As any restaurateur or nightclub owner will tell you, trends are a gift and a curse in their industries.
Keep reading for a nostalgic trip through Denver nightlife over the past ten years. We've included the blurbs we wrote for the club the year it won and italicized updates.
1422 Larimer Street
Nearly two years after opening the basement-level Slim 7, Bill Ward expanded his subterranean empire to the other side of Larimer Square, taking over the 6,000-square-foot space that formerly housed the Champion Brewing Company and transforming it into two clubs, Pie Hole and Below. They're about as yin and yang as it gets: Pie Hole is the brightly lit, sparsely finished late-night pizza joint, while Below is a dark, candle-filled gothic lair pulled out of the pages of an Anne Rice novel. Nosferatu would foam at the mouth at the sight of this killer den — but to make sure the place stays lively, Ward has brought in nationally known DJs, as well as Lipgloss DJ Michael Trundle, who helms the club's weekly Recession Wednesdays. Below has closed.
Suite Two Hundred
1427 Larimer Street
Francois Safieddine has been in the LoDo club business for fifteen years. During that time, he's launched such hot spots as Lotus, Monarck, 5 Degrees, Mynt and, a year ago, his super-posh 24K club. But Suite Two Hundred might just be the feather in Safieddine's cap. Since it opened last August, the ultra-slick upscale club, located in the former Lucky Star space, has brought in nationally known celebrities such as Aubrey O'Day, Lady Gaga, Rock of Love's Daisy de la Hoya and Playboy Playmates to host parties that, in turn, attract many a local sports celebrity. While the club is usually packed on the weekends, its Room Service industry nights have also become the place to be on Tuesdays in LoDo. Suite Two Hundred has closed.
Casselman's Bar & Venue
2620 Walnut Street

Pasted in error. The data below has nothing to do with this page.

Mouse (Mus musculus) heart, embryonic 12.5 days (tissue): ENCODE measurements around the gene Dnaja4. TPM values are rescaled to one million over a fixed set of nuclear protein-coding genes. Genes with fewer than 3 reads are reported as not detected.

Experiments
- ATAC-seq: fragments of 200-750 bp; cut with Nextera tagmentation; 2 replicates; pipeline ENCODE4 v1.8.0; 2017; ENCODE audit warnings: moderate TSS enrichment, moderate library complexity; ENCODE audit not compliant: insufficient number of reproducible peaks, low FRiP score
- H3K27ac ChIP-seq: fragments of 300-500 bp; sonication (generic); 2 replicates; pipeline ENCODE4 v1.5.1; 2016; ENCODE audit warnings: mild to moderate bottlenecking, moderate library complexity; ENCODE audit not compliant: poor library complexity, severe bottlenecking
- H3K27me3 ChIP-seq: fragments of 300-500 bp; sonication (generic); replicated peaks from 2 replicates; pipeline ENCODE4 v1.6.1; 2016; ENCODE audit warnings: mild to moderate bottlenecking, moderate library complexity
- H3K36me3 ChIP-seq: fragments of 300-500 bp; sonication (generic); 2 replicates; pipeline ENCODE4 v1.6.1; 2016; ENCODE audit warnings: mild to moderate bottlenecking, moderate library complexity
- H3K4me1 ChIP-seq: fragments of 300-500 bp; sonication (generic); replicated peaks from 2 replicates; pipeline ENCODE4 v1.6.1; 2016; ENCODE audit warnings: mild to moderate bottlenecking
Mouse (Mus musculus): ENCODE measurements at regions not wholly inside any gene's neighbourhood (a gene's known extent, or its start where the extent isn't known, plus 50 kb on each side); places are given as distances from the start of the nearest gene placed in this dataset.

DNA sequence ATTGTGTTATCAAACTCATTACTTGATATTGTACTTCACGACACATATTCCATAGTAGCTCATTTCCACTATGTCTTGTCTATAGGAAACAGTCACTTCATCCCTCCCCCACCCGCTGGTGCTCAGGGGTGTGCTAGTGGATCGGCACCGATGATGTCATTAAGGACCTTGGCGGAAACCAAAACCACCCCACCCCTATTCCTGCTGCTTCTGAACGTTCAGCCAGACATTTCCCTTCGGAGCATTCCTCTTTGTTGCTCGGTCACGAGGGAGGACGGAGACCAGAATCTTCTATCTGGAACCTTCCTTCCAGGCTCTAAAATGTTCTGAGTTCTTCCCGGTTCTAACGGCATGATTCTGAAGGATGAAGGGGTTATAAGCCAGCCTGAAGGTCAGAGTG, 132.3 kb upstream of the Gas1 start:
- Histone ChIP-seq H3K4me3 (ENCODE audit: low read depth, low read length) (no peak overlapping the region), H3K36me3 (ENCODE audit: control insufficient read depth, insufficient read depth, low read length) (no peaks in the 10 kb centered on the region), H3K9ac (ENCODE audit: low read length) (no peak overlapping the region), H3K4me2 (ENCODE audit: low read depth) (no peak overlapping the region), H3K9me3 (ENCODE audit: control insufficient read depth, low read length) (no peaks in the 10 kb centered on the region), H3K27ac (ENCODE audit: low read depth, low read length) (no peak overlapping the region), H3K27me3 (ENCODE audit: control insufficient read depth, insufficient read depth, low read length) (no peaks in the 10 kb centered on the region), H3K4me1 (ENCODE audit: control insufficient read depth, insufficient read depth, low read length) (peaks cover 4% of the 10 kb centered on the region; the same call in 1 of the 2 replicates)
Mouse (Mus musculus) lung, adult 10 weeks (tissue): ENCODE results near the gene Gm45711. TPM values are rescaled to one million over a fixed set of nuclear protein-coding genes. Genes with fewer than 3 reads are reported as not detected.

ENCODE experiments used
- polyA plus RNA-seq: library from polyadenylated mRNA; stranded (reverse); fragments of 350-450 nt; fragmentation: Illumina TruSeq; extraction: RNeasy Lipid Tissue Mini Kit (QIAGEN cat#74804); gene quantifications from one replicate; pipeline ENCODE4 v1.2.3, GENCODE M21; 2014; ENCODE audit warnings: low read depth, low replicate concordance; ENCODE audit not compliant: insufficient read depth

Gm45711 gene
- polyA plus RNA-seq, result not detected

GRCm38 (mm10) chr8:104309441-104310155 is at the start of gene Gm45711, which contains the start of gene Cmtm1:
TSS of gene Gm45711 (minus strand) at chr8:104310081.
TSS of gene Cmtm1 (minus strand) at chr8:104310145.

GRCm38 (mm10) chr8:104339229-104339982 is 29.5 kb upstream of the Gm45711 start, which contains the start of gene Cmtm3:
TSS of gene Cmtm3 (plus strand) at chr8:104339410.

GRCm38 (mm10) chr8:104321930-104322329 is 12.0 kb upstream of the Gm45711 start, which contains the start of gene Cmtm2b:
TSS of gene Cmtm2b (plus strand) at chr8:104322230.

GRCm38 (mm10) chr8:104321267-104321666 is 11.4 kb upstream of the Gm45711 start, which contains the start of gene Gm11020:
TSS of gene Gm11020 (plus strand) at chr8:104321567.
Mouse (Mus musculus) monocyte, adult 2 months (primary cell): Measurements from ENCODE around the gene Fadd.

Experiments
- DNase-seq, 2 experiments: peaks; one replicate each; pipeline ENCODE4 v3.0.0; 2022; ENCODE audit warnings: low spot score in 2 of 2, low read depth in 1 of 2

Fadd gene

In the year since Adam and Andrew Ranes opened Casselman's Bar & Venue, it's gone from a 9,000-square-foot space with a lot of potential to an outstanding, multi-use venue that's equally inviting whether it's being used for live music or corporate events. While the back room, which was a distribution warehouse for the May Company in the ’40s and ’50s, used to sound a bit boomy, a new sound system has done wonders for the place. So has the talent-buying team of Caddy Cadwell and Samantha Hanson, who are gradually ramping up the caliber of national acts coming to Casselman's. Casselman's has closed.
608 East 13th Avenue
After close to a twenty-year run as the Snake Pit, this Capitol Hill hangout got a much-needed makeover before it opened as Beauty Bar last June. Based on the original Beauty Bar concept that got its start in New York in 1995, Denver's Beauty Bar (there are similar clubs in Los Angeles, San Diego, San Francisco and Las Vegas) was brought to life by partners Noah Ray McMahan, Justin Martinez and Mike Barnhart, who turned the 3,200-square-foot space into a sparkly new club that captures the ’50s beauty-parlor aesthetic of the original bar. Some of the furniture was salvaged from old salons, while booths and chairs left over from the Snake Pit era were reupholstered in black and silver glitter vinyl by a lowrider shop. Armed with a killer KS Audio sound system, the main room is a great spot for dancing to resident DJs or the nationally known spinners who occasionally pop in. Beauty Bar has closed; today the space is home to another winner.
1445 Market Street
As the head of Lotus Concepts, Francois Safieddine has carved out a niche in the Denver club scene with Suite Two Hundred, 24K and the Oak Tavern. His newest venture, Chloe, is a lot more than just a chic discotheque; it's also a lounge, and a restaurant that serves Mediterranean and Middle Eastern cuisine. Named after a fictitious jet-setting fashionista, the space definitely has a worldly feel, and the disco has a European vibe from floor to ceiling, as well as a 22-foot LED wall. Attracting its share of local celebrities and trendsetters, Chloe might just be the most stylish spot in town. Chloe has closed.
NORAD Dance Bar
821 22nd Street
Following a stretch as the third incarnation of the venerable Muddy's coffeehouse, the triangular building at 22nd and Champa was home to quite a few dance clubs, including Club Evolution, the Loft, Club Ra, Gallery 22 and 2200. No one seemed to be able to make the venue work — until NORAD moved in. Owner Preston Douglas, who formerly wore multiple hats at Beta, clearly knows what he's doing, and he's hosted some of the biggest names in underground music since opening NORAD. With a sound system comparable to that of some of the biggest local dance clubs, this place keeps things pumping big time. NORAD has closed.